Film Review: ‘The Case for Christ

Posted 2017/04/07 5038

Although it sporadically errs on the side of sentimentality and simplification, “The Case for Christ” sustains interest, and even generates mild suspense, while offering a faith-based spin on the template of an investigative-journalism drama. Director Jon Gunn and screenwriter Brian Bird have shrewdly reconstituted Lee Strobel’s best-selling book about his road-to-Damascus transition from outspoken atheist to devout Christian as a kind of theological detective story. Of course, there’s never any real doubt as to how the story will be resolved. (After all, the title is “The Case for Christ,” not “The Case Against Christianity.”) But the movie likely will impress even dedicated nonbelievers with its willingness to place as much emphasis on empirical evidence as on blind faith.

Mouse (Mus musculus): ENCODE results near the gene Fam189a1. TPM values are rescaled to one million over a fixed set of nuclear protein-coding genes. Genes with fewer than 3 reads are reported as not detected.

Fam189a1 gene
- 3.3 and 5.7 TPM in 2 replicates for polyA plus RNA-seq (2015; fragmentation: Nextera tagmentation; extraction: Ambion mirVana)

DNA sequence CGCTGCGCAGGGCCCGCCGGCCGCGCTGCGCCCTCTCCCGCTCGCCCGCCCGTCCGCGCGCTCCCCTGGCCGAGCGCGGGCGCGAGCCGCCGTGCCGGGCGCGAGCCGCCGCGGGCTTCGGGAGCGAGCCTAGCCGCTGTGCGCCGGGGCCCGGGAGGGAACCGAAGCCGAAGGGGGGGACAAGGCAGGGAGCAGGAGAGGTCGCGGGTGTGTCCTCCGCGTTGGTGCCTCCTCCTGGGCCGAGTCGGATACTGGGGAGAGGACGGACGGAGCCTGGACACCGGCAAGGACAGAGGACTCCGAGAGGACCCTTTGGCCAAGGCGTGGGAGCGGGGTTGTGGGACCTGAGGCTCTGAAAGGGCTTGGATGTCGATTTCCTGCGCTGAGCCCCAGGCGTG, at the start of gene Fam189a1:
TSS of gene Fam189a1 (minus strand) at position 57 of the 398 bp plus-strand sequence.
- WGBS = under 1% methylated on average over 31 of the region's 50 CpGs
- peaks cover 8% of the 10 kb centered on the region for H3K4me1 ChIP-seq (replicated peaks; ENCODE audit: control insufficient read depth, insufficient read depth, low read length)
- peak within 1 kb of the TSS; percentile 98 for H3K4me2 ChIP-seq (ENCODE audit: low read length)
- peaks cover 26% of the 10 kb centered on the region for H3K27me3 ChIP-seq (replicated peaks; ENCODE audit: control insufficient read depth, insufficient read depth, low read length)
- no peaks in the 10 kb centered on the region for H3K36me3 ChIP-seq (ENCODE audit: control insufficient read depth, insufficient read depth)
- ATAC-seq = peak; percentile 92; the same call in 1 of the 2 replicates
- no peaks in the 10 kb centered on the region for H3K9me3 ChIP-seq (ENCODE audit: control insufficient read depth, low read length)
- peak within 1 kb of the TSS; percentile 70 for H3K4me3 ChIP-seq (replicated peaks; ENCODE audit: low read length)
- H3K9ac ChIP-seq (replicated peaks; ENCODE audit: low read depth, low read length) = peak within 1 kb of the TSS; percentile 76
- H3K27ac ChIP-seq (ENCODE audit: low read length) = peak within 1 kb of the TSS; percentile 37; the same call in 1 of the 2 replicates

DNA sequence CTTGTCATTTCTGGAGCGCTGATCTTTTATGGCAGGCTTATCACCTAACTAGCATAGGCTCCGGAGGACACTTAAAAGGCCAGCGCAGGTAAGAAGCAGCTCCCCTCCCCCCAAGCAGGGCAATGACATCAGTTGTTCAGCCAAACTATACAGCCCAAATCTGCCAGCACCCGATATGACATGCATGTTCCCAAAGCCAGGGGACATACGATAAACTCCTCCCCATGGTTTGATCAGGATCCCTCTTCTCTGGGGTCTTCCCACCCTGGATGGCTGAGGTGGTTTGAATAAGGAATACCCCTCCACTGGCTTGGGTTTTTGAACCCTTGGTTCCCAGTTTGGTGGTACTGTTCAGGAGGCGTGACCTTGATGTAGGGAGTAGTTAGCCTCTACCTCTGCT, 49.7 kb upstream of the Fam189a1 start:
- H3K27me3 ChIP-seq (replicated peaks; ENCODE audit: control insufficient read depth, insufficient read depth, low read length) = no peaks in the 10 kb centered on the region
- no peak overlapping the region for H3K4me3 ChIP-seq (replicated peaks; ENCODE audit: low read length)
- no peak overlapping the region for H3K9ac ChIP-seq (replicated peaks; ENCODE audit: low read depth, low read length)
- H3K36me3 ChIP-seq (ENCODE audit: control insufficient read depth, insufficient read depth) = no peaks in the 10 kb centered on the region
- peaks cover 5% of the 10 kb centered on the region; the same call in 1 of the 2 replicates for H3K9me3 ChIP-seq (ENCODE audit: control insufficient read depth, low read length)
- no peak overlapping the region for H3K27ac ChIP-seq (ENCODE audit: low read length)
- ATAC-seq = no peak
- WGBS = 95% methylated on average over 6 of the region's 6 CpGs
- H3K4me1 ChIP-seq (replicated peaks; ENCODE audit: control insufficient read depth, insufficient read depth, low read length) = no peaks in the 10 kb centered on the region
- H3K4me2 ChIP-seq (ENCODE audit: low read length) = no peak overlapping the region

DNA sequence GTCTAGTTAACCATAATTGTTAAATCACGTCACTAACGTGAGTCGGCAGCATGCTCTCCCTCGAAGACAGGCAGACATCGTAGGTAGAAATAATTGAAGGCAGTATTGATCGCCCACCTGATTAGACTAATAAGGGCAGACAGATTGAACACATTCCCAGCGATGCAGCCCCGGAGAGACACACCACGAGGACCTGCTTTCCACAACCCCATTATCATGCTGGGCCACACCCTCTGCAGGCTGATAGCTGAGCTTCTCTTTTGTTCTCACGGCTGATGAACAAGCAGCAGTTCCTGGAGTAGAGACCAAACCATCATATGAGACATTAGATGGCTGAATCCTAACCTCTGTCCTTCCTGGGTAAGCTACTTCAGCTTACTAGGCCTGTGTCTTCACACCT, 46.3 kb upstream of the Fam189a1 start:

The year is 1980, a fact repeatedly underscored by conspicuous period details as Chicago Tribune reporter Lee Strobel (Mike Vogel) uses pagers and typewriters instead of smartphone and computers, drinks massive quantities of Schlitz Beer, and keeps his shaggy mane in place with enough hairspray to deplete several acres of the ozone layer.

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